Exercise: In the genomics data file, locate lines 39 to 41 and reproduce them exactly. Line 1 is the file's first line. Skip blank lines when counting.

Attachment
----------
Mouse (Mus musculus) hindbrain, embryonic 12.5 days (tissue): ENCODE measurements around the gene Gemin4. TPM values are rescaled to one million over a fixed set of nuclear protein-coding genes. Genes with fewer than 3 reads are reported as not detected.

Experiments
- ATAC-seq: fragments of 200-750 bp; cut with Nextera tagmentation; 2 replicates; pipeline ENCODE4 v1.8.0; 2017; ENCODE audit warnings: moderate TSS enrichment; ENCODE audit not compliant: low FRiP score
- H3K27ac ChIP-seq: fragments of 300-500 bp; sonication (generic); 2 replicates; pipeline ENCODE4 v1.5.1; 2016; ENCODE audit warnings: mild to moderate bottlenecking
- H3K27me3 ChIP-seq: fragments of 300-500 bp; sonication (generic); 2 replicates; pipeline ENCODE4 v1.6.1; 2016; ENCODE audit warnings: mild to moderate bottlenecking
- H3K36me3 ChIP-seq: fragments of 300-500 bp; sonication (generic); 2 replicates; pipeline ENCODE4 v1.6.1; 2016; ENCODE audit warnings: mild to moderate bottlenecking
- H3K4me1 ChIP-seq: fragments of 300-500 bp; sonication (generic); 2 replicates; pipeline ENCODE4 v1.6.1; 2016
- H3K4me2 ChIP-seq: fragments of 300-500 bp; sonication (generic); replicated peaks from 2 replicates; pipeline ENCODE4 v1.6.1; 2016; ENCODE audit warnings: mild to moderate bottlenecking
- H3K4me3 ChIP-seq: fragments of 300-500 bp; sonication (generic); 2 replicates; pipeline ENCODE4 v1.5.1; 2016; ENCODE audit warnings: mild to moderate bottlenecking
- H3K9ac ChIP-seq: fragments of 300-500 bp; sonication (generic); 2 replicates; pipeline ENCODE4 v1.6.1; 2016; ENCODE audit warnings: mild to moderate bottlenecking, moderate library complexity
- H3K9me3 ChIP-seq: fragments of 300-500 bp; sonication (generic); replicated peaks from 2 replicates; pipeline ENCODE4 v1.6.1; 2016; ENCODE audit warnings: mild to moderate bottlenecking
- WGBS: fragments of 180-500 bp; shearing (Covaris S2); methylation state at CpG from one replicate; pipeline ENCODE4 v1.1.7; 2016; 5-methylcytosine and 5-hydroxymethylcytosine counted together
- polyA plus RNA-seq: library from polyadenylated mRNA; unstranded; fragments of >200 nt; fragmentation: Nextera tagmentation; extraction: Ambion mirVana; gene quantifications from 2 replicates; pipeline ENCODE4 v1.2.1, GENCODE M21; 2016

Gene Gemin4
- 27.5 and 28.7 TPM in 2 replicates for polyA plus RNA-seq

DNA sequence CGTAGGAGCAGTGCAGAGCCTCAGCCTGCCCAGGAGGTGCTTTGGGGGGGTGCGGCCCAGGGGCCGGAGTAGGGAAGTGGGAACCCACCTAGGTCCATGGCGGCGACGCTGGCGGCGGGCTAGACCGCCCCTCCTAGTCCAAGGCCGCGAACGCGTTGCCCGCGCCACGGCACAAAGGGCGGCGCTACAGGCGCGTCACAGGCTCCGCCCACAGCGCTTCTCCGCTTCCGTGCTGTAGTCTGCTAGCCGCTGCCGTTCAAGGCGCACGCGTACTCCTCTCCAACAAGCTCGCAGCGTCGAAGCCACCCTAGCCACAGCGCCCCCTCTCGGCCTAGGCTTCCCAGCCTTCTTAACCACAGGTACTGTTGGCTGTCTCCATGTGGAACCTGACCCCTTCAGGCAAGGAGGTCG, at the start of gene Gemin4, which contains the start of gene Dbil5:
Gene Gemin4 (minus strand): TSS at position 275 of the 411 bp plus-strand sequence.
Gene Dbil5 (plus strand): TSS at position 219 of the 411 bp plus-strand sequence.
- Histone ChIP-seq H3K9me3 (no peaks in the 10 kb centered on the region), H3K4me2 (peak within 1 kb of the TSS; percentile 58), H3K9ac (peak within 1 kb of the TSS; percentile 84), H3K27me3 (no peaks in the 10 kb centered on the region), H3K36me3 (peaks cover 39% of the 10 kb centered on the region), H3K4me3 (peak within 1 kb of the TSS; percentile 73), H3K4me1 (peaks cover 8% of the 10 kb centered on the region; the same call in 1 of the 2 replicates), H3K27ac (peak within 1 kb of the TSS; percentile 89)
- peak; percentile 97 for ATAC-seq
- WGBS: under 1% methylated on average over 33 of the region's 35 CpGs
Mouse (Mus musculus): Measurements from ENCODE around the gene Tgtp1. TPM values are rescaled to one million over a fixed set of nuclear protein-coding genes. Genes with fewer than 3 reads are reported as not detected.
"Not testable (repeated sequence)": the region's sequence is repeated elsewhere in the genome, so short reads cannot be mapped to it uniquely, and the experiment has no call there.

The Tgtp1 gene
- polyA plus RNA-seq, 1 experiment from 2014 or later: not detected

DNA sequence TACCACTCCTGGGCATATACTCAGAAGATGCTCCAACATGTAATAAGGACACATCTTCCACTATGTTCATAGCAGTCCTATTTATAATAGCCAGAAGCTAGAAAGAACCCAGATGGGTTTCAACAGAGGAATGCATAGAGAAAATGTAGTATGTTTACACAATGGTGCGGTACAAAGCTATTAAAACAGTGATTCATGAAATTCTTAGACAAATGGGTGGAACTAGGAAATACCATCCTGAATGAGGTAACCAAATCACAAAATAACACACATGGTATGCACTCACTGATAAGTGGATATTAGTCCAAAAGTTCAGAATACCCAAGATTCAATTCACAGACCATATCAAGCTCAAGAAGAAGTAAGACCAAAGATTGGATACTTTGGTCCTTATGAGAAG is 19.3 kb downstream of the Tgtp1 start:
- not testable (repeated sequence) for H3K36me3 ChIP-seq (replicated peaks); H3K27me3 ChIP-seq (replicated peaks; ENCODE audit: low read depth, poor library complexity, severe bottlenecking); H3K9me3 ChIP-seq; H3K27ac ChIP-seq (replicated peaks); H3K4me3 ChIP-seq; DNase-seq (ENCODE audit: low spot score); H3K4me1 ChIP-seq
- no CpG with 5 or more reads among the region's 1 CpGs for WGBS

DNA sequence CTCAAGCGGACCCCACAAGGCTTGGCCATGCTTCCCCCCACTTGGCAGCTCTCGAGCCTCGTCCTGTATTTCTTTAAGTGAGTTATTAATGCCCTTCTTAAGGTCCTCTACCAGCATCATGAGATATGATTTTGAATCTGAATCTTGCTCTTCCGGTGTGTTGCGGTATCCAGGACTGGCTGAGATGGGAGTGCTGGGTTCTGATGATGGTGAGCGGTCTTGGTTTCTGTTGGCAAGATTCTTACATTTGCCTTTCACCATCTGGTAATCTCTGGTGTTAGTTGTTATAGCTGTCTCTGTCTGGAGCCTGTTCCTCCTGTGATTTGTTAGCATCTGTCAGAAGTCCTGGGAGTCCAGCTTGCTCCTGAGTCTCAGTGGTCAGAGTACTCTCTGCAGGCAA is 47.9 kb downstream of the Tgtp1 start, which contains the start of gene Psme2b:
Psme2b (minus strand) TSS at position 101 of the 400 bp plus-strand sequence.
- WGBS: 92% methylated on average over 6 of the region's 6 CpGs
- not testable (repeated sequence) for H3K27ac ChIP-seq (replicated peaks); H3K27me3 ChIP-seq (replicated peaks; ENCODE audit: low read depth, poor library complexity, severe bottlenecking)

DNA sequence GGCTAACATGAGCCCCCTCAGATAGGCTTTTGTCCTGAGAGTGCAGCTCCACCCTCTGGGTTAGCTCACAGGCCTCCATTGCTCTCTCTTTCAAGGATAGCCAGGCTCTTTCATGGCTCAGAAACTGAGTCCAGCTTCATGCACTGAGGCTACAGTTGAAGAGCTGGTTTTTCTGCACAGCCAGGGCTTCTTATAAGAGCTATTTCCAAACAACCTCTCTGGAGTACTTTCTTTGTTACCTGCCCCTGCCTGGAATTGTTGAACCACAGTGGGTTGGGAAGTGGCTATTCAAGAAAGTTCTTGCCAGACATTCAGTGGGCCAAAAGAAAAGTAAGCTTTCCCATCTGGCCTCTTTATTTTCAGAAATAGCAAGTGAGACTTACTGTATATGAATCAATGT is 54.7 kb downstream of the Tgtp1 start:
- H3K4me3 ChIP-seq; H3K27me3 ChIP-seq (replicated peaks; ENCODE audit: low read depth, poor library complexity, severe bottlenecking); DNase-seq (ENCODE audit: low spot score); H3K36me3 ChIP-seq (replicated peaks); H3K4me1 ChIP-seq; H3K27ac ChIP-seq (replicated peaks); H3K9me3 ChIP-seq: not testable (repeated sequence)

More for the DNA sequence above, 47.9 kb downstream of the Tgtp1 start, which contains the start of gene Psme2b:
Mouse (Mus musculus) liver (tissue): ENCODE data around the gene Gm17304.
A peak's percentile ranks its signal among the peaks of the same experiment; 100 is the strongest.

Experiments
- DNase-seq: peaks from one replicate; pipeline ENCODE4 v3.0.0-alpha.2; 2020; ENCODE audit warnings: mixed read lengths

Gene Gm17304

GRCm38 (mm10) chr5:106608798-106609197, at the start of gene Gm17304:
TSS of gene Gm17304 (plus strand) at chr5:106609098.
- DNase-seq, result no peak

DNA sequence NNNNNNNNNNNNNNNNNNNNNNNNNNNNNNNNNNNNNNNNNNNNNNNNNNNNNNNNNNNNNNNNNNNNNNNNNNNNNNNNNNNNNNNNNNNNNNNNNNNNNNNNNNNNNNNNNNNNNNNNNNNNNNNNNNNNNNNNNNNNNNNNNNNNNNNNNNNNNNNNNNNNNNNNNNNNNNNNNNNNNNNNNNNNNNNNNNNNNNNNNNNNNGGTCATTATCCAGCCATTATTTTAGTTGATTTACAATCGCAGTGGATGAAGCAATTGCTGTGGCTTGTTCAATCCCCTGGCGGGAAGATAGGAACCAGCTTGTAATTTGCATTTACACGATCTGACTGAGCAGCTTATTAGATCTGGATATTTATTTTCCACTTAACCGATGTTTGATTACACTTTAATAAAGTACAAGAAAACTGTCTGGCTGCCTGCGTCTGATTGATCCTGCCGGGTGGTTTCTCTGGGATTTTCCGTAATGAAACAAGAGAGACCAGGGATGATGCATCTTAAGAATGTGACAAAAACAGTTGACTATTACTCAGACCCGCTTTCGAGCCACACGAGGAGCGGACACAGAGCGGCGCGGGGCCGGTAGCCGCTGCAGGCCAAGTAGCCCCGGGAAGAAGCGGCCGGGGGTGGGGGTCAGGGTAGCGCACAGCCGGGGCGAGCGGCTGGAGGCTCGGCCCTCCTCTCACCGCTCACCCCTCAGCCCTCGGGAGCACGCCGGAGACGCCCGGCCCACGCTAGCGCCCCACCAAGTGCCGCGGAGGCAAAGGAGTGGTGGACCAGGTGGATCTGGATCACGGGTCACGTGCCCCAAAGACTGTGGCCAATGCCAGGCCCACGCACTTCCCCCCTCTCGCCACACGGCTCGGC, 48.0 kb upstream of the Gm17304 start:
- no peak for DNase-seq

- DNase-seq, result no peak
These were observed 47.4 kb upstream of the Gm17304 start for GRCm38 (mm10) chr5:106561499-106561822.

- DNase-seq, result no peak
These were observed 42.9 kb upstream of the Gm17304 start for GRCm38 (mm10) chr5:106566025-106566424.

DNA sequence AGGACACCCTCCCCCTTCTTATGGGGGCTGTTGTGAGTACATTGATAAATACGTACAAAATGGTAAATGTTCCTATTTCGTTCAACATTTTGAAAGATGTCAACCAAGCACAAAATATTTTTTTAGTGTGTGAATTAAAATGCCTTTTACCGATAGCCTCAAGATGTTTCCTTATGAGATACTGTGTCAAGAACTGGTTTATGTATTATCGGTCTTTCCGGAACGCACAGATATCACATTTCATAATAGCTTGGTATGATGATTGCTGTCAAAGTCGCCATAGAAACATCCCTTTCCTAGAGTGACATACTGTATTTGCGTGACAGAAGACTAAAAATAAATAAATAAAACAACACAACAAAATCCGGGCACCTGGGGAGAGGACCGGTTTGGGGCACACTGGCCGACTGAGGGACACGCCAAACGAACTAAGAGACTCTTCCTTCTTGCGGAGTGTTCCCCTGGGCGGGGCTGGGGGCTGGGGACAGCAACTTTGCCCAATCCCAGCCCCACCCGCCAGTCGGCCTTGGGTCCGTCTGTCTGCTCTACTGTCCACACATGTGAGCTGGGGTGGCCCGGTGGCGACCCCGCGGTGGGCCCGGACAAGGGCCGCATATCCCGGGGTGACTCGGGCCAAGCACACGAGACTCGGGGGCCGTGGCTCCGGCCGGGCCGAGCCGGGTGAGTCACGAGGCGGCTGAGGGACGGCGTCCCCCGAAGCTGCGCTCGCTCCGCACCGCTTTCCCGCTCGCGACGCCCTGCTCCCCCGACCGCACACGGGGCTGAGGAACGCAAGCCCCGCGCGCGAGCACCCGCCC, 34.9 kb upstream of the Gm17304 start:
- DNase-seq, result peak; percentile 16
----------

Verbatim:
- DNase-seq: peaks from one replicate; pipeline ENCODE4 v3.0.0-alpha.2; 2020; ENCODE audit warnings: mixed read lengths

Gene Gm17304

GRCm38 (mm10) chr5:106608798-106609197, at the start of gene Gm17304: